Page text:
When you are comparing windows, these are the four big factors you need to consider:
1.VT=visible transmittance. This is how "light or dark" the window appears. Each coating or pane of glass lowers this number. The higher the closer to clear it is, the lower the number, the more it looks"tinted".
2.Whole Frame U or R value. You want to find whole frame values, because center of glass measurements completely ignore the frame and whether it is insulated or not. Also, U=1/R or R=1/U will let you compare apples to apples. I prefer to view all windows as R values, because I am used to seeing things that way. STAY AWAY from any "equivalent" numbers. This is where people try to make their product look better by trying to combine air sealing or thermal heat gain into one number. None of those parameters have the same units as R or U, and should be viewed as separate parameters.
3.Air Sealing= How well does it stop air from blowing into/out of your home.
4.SHGC=Solar Heat gain coefficent. How much heat in the form of light does the window let in. Higher is better on south facing windows with adequately sized overhangs, and lower is better everywhere else.
Are they worth the extra money? To technically solve this, you need to do a heat loss calculation, by finding how many square foot of windows you have, then for each type of window (such as double pane vs triple pane) using how many heating degree days and cooling degree days, you can calculate how many BTU's a year you will lose through each type of window. Subtract the better windows number from the worse windows number, and you can determine how much energy you will save in a year. Then, with your specific heating or cooling system, you can determine how much money that is worth, and from there base you purchasing decision.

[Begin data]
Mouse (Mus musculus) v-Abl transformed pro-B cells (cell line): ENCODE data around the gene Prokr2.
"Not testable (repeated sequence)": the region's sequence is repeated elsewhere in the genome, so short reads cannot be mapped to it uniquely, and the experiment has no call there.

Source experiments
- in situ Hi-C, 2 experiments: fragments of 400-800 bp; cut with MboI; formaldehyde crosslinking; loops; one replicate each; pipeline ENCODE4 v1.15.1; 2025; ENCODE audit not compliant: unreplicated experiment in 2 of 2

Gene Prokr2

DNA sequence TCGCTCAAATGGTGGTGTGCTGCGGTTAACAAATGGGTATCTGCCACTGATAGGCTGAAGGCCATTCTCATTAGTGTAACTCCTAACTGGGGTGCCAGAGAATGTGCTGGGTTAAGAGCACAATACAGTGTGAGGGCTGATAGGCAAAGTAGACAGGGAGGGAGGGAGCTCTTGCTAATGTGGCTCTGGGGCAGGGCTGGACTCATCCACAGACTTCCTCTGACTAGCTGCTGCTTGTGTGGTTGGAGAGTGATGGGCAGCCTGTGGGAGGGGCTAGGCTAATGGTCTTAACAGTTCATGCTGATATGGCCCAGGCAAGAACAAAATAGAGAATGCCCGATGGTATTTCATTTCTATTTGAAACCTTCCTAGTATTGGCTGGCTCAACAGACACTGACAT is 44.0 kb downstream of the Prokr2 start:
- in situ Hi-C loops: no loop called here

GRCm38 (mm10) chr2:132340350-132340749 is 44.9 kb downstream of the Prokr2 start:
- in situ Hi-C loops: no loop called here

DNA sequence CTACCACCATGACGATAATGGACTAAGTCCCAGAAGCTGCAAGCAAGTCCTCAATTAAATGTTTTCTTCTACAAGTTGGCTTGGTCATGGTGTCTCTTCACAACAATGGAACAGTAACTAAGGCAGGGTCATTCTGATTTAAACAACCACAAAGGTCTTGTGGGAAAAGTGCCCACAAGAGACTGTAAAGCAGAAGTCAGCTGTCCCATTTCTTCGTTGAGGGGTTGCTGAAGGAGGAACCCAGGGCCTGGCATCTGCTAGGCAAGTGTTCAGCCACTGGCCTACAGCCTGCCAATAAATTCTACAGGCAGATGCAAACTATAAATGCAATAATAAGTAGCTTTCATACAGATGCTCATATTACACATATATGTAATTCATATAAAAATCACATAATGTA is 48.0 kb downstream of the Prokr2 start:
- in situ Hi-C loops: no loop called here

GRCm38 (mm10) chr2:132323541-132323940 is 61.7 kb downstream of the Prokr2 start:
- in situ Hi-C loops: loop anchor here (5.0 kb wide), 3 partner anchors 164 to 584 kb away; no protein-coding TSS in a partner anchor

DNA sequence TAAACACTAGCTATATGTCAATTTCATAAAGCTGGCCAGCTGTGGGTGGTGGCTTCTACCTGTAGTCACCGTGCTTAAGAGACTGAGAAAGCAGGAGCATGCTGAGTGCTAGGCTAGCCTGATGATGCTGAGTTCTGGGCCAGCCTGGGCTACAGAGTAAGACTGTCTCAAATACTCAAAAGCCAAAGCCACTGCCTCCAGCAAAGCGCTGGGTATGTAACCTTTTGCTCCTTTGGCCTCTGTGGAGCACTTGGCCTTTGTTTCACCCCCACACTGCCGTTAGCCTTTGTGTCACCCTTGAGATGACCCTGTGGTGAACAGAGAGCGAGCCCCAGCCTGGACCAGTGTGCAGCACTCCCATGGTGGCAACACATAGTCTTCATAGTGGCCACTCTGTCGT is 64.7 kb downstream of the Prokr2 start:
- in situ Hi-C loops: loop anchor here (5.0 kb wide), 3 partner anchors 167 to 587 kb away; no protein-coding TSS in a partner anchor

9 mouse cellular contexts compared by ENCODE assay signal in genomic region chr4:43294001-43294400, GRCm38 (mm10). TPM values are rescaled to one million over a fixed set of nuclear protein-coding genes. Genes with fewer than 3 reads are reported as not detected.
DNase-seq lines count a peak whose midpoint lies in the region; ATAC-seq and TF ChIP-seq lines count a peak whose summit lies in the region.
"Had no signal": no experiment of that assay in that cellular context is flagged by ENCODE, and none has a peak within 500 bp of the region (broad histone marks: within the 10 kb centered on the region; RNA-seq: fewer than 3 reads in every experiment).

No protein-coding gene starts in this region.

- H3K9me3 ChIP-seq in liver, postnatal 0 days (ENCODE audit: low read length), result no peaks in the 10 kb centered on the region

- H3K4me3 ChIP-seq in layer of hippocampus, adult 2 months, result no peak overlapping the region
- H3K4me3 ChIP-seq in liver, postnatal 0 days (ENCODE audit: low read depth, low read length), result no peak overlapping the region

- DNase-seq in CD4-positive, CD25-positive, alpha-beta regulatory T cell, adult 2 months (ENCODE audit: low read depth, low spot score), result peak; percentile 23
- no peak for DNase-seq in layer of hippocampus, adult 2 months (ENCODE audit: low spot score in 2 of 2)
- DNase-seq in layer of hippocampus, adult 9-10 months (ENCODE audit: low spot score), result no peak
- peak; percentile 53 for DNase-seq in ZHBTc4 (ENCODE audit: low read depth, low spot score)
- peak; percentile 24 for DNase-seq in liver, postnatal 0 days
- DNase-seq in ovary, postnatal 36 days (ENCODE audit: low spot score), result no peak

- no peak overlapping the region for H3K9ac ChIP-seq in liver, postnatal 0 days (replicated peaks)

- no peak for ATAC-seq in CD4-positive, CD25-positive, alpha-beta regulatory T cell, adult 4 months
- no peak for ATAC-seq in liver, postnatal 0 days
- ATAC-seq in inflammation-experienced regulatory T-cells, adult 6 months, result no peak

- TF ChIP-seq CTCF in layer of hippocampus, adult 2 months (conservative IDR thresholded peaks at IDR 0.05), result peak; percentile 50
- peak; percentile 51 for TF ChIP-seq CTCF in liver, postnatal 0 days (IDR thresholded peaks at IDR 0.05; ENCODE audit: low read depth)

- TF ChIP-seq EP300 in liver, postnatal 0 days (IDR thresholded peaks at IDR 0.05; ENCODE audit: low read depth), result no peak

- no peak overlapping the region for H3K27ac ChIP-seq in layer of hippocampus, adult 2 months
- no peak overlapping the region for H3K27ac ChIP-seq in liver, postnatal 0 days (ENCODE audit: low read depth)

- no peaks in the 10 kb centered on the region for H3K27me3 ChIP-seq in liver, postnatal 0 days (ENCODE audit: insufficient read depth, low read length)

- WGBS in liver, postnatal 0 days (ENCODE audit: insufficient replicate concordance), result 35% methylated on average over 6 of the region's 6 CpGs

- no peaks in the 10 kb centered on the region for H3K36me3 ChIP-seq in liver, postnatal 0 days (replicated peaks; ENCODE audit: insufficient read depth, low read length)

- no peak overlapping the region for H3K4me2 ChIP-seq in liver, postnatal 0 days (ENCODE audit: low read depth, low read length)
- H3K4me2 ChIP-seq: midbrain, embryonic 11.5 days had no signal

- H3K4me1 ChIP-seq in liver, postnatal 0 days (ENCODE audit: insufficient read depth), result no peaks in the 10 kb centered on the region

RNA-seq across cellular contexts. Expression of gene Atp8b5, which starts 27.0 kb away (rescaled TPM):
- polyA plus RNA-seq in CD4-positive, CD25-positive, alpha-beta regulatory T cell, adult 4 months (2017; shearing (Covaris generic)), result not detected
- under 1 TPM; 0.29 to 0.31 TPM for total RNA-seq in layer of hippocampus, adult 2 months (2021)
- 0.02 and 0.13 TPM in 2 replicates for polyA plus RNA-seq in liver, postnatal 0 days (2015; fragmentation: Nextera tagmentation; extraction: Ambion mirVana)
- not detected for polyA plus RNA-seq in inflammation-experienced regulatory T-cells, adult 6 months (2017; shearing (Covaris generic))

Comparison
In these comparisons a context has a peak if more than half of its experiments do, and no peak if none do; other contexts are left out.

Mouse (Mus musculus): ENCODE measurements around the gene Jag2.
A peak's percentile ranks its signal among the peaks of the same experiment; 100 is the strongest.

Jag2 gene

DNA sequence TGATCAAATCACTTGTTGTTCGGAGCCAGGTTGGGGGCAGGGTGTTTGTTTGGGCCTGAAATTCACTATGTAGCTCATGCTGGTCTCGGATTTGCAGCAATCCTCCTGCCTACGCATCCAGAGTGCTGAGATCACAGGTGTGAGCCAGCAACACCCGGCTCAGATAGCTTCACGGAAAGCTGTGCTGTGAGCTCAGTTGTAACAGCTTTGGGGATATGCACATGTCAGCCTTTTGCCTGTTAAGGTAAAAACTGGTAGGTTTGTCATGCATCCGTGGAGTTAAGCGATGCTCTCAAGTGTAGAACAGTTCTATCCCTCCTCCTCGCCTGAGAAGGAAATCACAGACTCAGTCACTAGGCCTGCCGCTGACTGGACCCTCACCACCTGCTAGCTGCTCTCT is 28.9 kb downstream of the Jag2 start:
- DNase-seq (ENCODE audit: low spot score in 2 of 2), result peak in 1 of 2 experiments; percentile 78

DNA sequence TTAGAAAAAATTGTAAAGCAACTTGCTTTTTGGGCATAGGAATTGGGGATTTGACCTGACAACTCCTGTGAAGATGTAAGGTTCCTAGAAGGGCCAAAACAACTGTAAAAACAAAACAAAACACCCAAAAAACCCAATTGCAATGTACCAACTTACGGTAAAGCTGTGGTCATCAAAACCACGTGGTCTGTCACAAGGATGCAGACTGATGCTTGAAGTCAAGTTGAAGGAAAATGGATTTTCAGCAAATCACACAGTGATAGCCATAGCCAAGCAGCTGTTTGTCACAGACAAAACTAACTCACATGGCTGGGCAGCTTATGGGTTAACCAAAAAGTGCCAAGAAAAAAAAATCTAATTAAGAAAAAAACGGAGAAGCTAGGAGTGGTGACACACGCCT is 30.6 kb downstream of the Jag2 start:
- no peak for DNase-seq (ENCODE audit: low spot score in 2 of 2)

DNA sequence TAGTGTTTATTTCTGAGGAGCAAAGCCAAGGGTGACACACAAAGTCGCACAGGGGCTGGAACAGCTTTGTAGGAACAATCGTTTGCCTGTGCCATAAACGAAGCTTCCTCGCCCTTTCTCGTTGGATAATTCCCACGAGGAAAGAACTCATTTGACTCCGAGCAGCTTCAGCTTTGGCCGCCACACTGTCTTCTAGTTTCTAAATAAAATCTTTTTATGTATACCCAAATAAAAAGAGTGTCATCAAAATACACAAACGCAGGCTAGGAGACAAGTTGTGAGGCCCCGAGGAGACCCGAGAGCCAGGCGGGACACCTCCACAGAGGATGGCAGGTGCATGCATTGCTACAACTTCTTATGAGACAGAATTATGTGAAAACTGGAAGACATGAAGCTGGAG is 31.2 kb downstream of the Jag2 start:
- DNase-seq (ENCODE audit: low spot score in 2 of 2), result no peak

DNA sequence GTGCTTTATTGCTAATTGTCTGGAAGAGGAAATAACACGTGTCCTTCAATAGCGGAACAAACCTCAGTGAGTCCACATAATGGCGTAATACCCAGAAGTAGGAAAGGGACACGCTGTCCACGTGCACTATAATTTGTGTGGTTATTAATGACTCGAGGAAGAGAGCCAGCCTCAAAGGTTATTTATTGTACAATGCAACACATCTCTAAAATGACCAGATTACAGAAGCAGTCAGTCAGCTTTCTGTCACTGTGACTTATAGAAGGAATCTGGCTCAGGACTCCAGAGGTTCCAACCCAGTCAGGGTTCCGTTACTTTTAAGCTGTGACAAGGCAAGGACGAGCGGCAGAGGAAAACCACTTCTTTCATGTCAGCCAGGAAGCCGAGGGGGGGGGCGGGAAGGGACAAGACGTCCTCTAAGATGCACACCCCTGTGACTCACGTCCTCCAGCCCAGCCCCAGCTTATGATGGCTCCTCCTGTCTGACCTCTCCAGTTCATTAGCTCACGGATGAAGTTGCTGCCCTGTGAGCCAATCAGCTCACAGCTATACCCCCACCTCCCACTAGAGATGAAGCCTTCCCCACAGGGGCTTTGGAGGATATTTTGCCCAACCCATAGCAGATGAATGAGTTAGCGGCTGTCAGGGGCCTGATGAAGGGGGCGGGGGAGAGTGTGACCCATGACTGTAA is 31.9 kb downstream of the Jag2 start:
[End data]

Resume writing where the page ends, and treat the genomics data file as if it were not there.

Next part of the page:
Want the short answer? Unless your house is already very well insulated (R30+ walls, R50+ attic), or you have many large windows (economies of scale make larger windows more affordable per square foot), or you value your carbon footprint as worth more than your money it probably isn't worth the extra money over a good quality double pane. (I consider good quality double pane to be Low E, argon fill, and insulated frame.) That being said, the last house I worked on we found some vinyl triple pane windows from a local manufacturer for barely more than the cost of double panes.
All that being said, I will answer your question about who makes the best triple panes. I know I am about to open up a can of worms (some people on here like certain brands and tend to ignore any evidence that another window could be better), but comparing advertised numbers on data sheets, Serious Materials makes the best insulated windows out there, if you want to pay for them. (I am not affiliated with them in any way, I have just done my research.) Their Fiberglass 725 series is a "triple pane", with two glass panels and a suspended thin film, which acts like a pane of glass in preventing air convection, but is actually clearer than glass to let more of the visible spectrum in. If you are on a tighter budget, Serious also makes a vinyl series of windows, but with lower whole frame values. It is definitely worth your time to call them up and get a quote.